The Old Point Loma Lighthouse, Point Loma, California
Point Loma Light House was one of the original 8 west coast lighthouses, built in 1855 in the Cape Cod style that was used for all of them. The forty foot tower rises from the center of the keeper's house, fitted with a third-order fresnel lens.
The Point Loma Lighthouse is perched on a windy finger of land, high overlooking the Pacific Ocean on one side, and San Diego Bay on the other. Built in 1855, it was abandoned before the turn of the century. For over 100 years no one has lived there.
Jim Cookson has designed this delicious little Pt Loma Light House model and he's gone and done something special... The light room and the railing on the sample model he made is printed on CLEAR plastic to bring out the softness and fragile- ness of the details. This little trick can, of course, be used on virtually all the light houses in this collection.
You'll see that Jim's style is a bit more detailed and slightly more advanced for the card modeler. The little extra time you spend on his models makes all the difference!
Instructions are clear and informative..and are always included with your model.. Keep them afterwards for reference.
This click will take you to the Light House collection's main menu.
Old Pt Loma Lighthouse,Point Loma, California
Point Loma was one of the original 8 west coast lighthouses, built in 1855 in the Cape Cod style that was used for all of them. The forty foot tower rises from the center of the keeper's house, fitted with a third-order fresnel lens. A5 foot, 3rd order Fresnel lens from France and was installed. At dusk on November 15, 1855, the keeper climbed the winding stairs and lit the oil lamp for the first time. In clear weather its light was visible at sea for 25 miles.
The Lighthouse Board often built these early west coast lights high up on hills, as was the custom in New England. This tactic failed in the west, as the light often shone above the low-lying fog that is prevalent along the Pacific coast, making the light useless to passing ships. As a result, Pt. Loma served for only 36 years before being replaced in 1891 by a skeletal tower built near sea level.
Today Old Point Loma Lighthouse is the centerpiece of Cabrillo
National Monument, with a spectacular view of San DiegoHarbor.The
Old Point Loma Lighthouse was in operation from 1855 to 1891.
Standing 422 feet above sea level, its design did not take into
account fog and weather conditions common to the region. Many
times ships could not see its beacon. So a new light house was
erected down the hill closer to the water. The National Park Service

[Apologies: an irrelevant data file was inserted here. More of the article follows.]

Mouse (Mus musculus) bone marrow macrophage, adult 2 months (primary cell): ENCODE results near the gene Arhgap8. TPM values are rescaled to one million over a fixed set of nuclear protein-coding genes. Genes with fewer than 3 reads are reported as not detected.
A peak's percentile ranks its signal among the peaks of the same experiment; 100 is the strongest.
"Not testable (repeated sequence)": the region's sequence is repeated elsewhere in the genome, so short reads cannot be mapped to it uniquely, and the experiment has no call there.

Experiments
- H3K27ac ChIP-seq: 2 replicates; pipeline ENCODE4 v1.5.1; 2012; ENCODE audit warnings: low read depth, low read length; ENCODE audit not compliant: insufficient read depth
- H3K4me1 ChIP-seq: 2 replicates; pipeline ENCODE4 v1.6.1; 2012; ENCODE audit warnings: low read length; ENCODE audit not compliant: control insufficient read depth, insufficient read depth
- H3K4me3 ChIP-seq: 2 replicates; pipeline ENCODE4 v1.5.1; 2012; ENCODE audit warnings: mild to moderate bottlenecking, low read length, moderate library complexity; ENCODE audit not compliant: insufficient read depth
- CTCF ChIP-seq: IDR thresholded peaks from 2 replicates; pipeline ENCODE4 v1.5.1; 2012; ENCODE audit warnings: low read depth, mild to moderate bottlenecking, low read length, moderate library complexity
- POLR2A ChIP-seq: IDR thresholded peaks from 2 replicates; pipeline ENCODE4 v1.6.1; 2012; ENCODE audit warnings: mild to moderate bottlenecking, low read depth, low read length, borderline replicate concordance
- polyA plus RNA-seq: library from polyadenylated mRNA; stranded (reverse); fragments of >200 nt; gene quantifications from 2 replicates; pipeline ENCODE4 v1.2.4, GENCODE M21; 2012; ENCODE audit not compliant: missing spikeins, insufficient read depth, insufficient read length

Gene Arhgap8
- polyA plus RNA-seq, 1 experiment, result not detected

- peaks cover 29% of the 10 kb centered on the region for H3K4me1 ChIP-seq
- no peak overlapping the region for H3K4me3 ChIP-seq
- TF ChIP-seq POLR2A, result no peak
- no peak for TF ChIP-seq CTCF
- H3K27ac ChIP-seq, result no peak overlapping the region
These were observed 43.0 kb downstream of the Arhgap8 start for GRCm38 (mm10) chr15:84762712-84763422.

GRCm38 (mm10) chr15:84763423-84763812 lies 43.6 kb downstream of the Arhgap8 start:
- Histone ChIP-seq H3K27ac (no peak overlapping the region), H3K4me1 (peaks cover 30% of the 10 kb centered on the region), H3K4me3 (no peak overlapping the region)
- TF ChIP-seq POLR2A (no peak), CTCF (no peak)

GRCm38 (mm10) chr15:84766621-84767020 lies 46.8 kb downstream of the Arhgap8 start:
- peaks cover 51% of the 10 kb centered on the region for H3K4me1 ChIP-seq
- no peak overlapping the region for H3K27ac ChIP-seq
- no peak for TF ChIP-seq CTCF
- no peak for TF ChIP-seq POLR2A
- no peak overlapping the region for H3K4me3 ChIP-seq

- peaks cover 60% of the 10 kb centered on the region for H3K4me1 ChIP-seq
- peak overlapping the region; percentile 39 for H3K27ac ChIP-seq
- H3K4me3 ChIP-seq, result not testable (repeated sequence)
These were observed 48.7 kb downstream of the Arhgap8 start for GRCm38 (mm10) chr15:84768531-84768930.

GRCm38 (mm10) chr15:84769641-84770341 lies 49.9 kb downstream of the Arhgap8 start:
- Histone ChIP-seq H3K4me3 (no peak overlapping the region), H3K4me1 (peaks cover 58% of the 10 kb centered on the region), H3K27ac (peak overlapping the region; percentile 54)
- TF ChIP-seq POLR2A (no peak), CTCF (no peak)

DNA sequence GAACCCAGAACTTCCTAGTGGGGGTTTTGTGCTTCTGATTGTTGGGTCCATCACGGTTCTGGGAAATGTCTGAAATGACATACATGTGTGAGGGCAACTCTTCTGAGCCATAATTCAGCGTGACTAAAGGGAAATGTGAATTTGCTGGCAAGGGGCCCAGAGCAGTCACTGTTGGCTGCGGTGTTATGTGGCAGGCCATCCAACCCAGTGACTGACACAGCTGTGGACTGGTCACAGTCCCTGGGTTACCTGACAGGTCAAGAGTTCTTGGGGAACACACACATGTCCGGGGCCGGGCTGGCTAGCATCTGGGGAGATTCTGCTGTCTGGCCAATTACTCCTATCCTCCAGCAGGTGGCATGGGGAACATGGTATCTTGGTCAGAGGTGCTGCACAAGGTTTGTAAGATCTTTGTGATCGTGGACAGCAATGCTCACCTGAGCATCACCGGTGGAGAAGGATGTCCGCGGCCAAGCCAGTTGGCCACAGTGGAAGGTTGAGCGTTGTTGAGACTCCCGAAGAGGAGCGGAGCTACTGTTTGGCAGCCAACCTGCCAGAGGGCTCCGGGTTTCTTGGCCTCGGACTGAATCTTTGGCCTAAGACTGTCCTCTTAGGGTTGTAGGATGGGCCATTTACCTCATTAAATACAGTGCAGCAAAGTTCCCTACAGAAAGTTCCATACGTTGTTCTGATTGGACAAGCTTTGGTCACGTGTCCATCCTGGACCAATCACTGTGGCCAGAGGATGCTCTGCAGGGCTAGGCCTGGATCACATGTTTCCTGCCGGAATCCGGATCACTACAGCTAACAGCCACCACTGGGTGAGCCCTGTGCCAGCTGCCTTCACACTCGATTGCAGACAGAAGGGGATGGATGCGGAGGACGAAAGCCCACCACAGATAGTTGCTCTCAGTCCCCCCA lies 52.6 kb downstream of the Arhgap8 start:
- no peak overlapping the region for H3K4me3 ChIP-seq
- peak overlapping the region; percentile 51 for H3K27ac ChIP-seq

has refurbished the Ranger-led talks, displays and brochures
are available to explain the lighthouses interesting past.
Offering one of the best vistas of the bay, the grounds provide a home to a variety of plants and animals. Self-guided tours, films and lectures and a gift store offer information, including historical books, maps and souvenirs. Also visit "New" Point Loma Lighthouse near Whale Overlook, 100 yards south of the Old Point Loma Lighthouse. From December to March, Pacific gray whales can be seen from the park's western overlooks as they make their annual migration. The area offers dramatic views of the New Point Loma Lighthouse, the Pacific Ocean, and Mexico's far-off Coronado Islands.
On the same National Parks Service grounds, you'll also find Cabrillo Monument, a tribute to Spanish explorer Juan Cabrillo.
On September 28, 1542 Juan Rodriguez Cabrillo landed at San Diego Bay. This event marked the first time that Europeans had set foot on what later became the west coast of the United States. Six days later, he departed San Diego sailing northward and exploring the uncharted coast line of California. His contributions helped to dispel myths and misconceptions, and allowed his contemporaries to proceed with the difficult task of colonizing the expanded Spanish Empire. His accomplishments were memorialized in 1913 with the establishment of Cabrillo National Monument. Cabrillo National Monument offers programs and a small museum about Juan Rodriguez Cabrillo, a superb view of San Diego harbor, the Pacific Ocean, and the winter Gray Whale migration. The Old Point Loma Lighthouse, Fort Rosecrans coastal defense remains, a coastal sage scrub ecosystem, and the Cabrillo Tide pools are preserved here by the National Park Service.
Construction began three years later. Workers carved sandstone from the hillside for walls and salvaged floor tiles from the ruins of an old Spanish fort. A rolled tin roof, a brick tower, and an iron and brass housing for the light topped the squat, thick-walled building. By late summer 1854, this work was done. More than a year passed before the lighting apparatus -- a 5 foot, 3rd order Fresnel lens, the best available technology -- arrived from France and was installed.
The model was printed clear on the laser printer -- the transparency
stock I have for the inkjet has two fatal flaws:
I toyed with the idea of white clad phone wire for the drain pipes as an option with some fine wire railings for the front steps. Pasta seems a much tastier idea but harder to turn the corners (especially if "al dente").